What Is Medicare Part D? What It Costs and Covers

HealthCare Writer

Updated on June 20th, 2024

Reviewed by Diane Omdahl

We aim to help you make informed healthcare decisions. While this post may contain links to lead generation forms, this won’t influence our writing. We follow strict editorial standards to give you the most accurate and unbiased information.


Medicare Part D is prescription drug coverage available to anyone with Medicare. It helps cover the cost of prescription drugs, including many recommended shots or vaccines. Medicare Part D plans are offered by private insurance companies and have different costs and lists of covered drugs. You can join a Medicare drug plan during your Initial Enrollment Period, the Annual Enrollment Period, or during a Special Enrollment Period.

As a Medicare beneficiary, you can enroll in Medicare Part D prescription drug insurance to cover medication costs. In 2024, 44% of enrollees chose a stand-alone plan. Part D covers most generic and brand-name drugs, including insulin for a $35 maximum copayment and vaccines like shingles shots.

What Does Medicare Drug Insurance Cover?

Medicare Part D prescription drug policies vary by which medications they cover and how much you must pay. But even the least expensive prescription drug plans must cover most generic and brand-name drugs and the insulin preparations that people on a Medicare plan generally need. It must cover all or most of the drugs in the following categories:

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  • Anticancer drugs (unless covered by Medicare Part B)
  • Antidepressants
  • Antipsychotic medications
  • Anti-convulsive treatments for seizure disorders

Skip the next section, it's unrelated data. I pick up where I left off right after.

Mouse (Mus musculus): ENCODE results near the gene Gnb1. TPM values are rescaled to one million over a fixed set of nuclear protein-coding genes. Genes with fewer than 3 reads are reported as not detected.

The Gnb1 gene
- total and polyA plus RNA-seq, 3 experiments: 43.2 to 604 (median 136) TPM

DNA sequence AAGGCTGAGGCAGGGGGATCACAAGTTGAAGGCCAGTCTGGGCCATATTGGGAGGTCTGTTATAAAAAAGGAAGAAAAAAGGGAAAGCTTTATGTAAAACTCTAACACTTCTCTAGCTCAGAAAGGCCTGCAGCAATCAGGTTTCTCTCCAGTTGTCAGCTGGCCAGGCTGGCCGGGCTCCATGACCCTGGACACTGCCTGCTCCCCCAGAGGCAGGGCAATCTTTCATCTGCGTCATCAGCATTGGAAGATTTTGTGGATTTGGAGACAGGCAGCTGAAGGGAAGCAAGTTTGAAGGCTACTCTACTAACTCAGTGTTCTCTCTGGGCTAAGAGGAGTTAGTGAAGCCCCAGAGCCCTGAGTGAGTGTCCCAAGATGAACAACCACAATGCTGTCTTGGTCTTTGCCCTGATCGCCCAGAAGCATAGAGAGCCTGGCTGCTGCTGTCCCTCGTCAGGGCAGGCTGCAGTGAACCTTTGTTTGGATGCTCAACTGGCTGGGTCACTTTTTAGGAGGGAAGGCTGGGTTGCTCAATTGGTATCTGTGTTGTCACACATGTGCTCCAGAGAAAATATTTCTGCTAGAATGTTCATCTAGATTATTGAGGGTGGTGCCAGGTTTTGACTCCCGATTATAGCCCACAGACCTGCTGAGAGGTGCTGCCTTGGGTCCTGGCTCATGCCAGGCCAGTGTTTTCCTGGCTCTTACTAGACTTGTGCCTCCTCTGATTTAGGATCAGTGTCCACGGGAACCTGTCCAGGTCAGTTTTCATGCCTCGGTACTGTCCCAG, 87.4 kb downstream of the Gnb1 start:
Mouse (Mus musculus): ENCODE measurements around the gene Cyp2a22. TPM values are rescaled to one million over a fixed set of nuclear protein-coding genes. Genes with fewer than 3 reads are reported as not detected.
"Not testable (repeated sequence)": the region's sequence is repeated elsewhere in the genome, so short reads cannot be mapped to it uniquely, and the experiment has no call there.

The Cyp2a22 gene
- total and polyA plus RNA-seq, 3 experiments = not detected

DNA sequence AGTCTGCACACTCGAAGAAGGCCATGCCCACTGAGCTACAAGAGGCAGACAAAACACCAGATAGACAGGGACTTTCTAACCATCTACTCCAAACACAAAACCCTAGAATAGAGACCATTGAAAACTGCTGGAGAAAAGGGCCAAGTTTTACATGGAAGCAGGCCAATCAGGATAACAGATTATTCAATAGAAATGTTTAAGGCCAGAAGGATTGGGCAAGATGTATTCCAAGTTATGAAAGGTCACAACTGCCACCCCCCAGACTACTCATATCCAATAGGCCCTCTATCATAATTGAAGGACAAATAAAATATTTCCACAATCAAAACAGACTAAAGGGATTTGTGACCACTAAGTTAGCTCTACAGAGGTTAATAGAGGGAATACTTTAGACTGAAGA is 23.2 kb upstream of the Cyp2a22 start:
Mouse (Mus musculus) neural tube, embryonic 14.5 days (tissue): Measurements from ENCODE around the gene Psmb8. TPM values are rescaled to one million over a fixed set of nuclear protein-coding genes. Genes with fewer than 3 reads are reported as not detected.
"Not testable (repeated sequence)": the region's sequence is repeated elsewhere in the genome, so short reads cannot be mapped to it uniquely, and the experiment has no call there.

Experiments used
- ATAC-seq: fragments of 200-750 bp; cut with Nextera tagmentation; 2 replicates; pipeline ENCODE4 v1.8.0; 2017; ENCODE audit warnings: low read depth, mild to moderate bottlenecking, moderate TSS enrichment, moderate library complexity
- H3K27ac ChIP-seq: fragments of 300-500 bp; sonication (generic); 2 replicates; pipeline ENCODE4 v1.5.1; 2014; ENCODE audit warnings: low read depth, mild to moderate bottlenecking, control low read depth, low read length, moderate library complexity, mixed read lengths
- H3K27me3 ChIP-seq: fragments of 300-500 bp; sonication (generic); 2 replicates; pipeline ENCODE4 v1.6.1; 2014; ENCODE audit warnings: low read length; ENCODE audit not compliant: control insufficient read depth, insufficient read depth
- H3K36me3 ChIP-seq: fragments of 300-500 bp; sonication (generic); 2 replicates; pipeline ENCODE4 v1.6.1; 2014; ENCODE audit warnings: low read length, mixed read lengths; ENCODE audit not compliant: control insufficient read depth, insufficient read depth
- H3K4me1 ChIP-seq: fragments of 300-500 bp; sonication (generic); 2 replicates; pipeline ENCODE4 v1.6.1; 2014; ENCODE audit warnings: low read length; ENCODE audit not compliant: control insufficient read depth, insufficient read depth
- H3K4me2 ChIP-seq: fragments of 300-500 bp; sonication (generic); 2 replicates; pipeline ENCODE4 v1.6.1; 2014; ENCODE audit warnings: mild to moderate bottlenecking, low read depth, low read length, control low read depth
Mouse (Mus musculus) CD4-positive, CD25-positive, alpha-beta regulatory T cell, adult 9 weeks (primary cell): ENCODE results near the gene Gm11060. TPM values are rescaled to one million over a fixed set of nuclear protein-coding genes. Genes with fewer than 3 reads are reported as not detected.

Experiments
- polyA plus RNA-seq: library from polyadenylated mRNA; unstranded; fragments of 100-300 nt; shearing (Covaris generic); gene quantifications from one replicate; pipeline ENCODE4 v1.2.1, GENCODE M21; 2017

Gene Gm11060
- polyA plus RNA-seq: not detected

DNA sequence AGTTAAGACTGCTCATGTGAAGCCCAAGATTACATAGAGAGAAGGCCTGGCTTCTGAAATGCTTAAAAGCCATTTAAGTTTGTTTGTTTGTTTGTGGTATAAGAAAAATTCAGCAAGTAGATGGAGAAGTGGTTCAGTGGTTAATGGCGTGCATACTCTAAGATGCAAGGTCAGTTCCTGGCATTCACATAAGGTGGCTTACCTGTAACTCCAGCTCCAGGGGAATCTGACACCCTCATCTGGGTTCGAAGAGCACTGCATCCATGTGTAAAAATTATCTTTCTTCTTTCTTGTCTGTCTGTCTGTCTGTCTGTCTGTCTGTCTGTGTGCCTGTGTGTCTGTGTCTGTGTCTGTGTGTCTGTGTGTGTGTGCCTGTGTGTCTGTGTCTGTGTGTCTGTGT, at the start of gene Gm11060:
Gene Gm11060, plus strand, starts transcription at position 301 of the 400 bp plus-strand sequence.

• HIV/AIDS treatments
  • Immunosuppressant medication

Part D prescription drug plans must also cover vaccines, including shingles shots, which are not covered by Medicare Part B. (The annual flu shot, pneumococcal, and COVID-19 vaccines are covered by Medicare Part B.) In 2024, the Medicare Part D insulin savings program provides insulin medication for a $35 maximum copayment.

What Does Medicare Drug Insurance Not Cover?

In general, Part D plans are not allowed to cover medications for:

  • Anorexia, weight loss or weight gain
  • Cough and colds symptomatic relief
  • Cosmetic purposes
  • Fertility drugs
  • Hair growth
  • Over-the-counter drugs
  • Sexual or erectile dysfunction
  • Vitamins and minerals, except for prenatal vitamins, niacin (when used to treat a condition), and fluoride

Medicare Part D Plan Costs

Premiums vary based on income, with higher earners paying more. According to KFF, the maximum deductible in 2024 is $545. The coverage gap starts at $5,030, with out-of-pocket spending capped at $8,000. The Extra Help program helps people with limited income and resources lower or cut Part D costs. Extra Help is available for those with incomes up to $21,870 (individual) or $29,580 (couple).

You can enroll during the Initial Enrollment Period, Annual Enrollment Period (October 15-December 7), or during a Special Enrollment Period due to specific life events.

Considering a Medicare Part D Plan?

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Considering a Medicare Part D Plan?